CD31 signaling promotes the detachment at the uropod of extravasating neutrophils allowing their migration to sites of inflammation

Clément, M. et al. (2023) CD31 signaling promotes the detachment at the uropod of extravasating neutrophils allowing their migration to sites of inflammation. eLife, 12, e84752. (doi: 10.7554/eLife.84752) (PMID:37549051) (PMCID:PMC10431918)

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Effective neutrophil migration to sites of inflammation is crucial for host immunity. A coordinated cascade of steps allows intravascular leukocytes to counteract the shear stress, transmigrate through the endothelial layer, and move toward the extravascular, static environment. Those events are tightly orchestrated by integrins, but, while the molecular mechanisms leading to their activation have been characterized, the regulatory pathways promoting their detachment remain elusive. In light of this, it has long been known that platelet-endothelial cell adhesion molecule (Pecam1, also known as CD31) deficiency blocks leukocyte transmigration at the level of the outer vessel wall, yet the associated cellular defects are controversial. In this study, we combined an unbiased proteomic study with in vitro and in vivo single-cell tracking in mice to study the dynamics and role of CD31 during neutrophil migration. We found that CD31 localizes to the uropod of migrating neutrophils along with closed β2-integrin and is required for essential neutrophil actin/integrin polarization. Accordingly, the uropod of Pecam1-/- neutrophils is unable to detach from the extracellular matrix, while antagonizing integrin binding to extracellular matrix components rescues this in vivo migratory defect. Conversely, we showed that sustaining CD31 co-signaling actively favors uropod detachment and effective migration of extravasated neutrophils to sites of inflammation in vivo. Altogether, our results suggest that CD31 acts as a molecular rheostat controlling integrin-mediated adhesion at the uropod of egressed neutrophils, thereby triggering their detachment from the outer vessel wall to reach the inflammatory sites.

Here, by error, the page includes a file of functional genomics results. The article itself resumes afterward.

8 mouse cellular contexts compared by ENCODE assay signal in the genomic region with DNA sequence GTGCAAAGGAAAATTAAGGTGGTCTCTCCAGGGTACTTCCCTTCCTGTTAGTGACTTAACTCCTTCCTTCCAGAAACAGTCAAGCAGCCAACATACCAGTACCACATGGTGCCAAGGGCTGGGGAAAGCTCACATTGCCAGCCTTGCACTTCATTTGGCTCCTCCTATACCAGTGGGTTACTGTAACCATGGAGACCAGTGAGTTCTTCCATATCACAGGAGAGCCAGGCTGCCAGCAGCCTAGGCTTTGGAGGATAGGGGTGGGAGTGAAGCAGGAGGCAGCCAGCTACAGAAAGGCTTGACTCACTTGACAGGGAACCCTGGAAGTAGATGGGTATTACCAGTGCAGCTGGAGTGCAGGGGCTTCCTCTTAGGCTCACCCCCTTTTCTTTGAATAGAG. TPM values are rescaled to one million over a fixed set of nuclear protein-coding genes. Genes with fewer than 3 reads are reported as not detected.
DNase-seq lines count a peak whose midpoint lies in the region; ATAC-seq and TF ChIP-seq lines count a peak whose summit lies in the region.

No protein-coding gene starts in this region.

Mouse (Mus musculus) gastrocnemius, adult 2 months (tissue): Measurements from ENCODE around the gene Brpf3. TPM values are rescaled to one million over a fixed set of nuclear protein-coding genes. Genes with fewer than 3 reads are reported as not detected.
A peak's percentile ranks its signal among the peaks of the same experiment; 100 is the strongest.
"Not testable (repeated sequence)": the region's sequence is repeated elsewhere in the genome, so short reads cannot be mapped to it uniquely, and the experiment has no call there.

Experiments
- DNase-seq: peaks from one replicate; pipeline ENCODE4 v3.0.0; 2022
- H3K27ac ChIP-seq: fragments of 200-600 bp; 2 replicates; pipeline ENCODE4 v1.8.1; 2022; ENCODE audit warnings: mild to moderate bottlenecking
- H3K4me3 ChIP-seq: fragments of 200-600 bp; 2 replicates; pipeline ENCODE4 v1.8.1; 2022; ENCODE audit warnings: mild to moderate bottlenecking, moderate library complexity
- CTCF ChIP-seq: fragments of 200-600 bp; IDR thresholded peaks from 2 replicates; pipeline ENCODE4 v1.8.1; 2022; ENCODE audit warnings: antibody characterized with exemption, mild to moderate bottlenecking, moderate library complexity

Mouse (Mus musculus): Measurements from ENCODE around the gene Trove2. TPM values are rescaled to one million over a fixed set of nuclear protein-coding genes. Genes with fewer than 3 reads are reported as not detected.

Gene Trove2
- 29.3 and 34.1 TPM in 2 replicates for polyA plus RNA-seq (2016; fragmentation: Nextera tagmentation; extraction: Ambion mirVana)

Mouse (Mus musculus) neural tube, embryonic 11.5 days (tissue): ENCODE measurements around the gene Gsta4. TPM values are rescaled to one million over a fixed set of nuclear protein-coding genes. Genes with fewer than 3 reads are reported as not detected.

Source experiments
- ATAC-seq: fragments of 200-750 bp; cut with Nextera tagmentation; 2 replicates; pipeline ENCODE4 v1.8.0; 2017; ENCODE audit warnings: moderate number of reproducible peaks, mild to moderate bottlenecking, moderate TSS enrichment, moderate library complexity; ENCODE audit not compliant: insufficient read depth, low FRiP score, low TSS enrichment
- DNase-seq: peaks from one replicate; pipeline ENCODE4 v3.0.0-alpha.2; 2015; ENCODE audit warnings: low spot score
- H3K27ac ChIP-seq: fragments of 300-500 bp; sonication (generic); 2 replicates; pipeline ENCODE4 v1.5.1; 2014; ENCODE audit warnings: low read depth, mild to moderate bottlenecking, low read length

Item Type:Articles
Additional Information:This work received support from multiple funding sources. We acknowledge the financial support from the following organizations: the Institut National de la Santé et de la Recherche Médicale (INSERM), the Université Paris Cité, a MSDAVENIR research grant (project 'Save-Brain'), the French National Research Agency (ANR) through the 'Investments for the future' program (projects 10-LABX-0017 'Inflamex' and DS0404-16-RHUS-00010 'iVASC'). Additionally, the work conducted in Glasgow was supported by the Engineering and Physical Sciences Research Council (EPSRC) grant EP/L014165/1 and the British Heart Foundation (BHF) grant PG/19/84/34771. We would like to acknowledge the Region Ile de France (CORDDIM) for providing doctoral grants to Drs. Andreata and Clement.
Glasgow Author(s) Enlighten ID:Maffia, Professor Pasquale and Benson, Dr Robert
Authors: Clément, M., Andreata, F., Benson, R. A., Hadchouel, J., Procopio, E., Even, G., Vorbe, J., Benadda, S., Ollivier, V., Ho-Tin-Noe, B., Le Borgne, M., Maffia, P., Nicoletti, A., and Caligiuri, G.
College/School:College of Medical Veterinary and Life Sciences > School of Infection & Immunity
Journal Name:eLife
Publisher:eLife Sciences Publications
ISSN (Online):2050-084X
Published Online:07 August 2023
Copyright Holders:Copyright © Andreata, Clément et al
First Published:First published in eLife 12:e84752
Publisher Policy:Reproduced under a Creative Commons license

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Project CodeAward NoProject NamePrincipal InvestigatorFunder's NameFunder RefLead Dept
190739In Situ Nanoparticle Assemblies for Healthcare Diagnostics and Therapy. Reference: 130479Pasquale MaffiaEngineering and Physical Sciences Research Council (EPSRC)EP/L014165/1SII - Immunology & Infection
308639Defining the individual and integrated roles of inflammatory chemokine receptors (iCCRs) in atherosclerosisPasquale MaffiaBritish Heart Foundation (BHF)PG/19/84/34771SCMH - Cardiovascular & Metabolic Health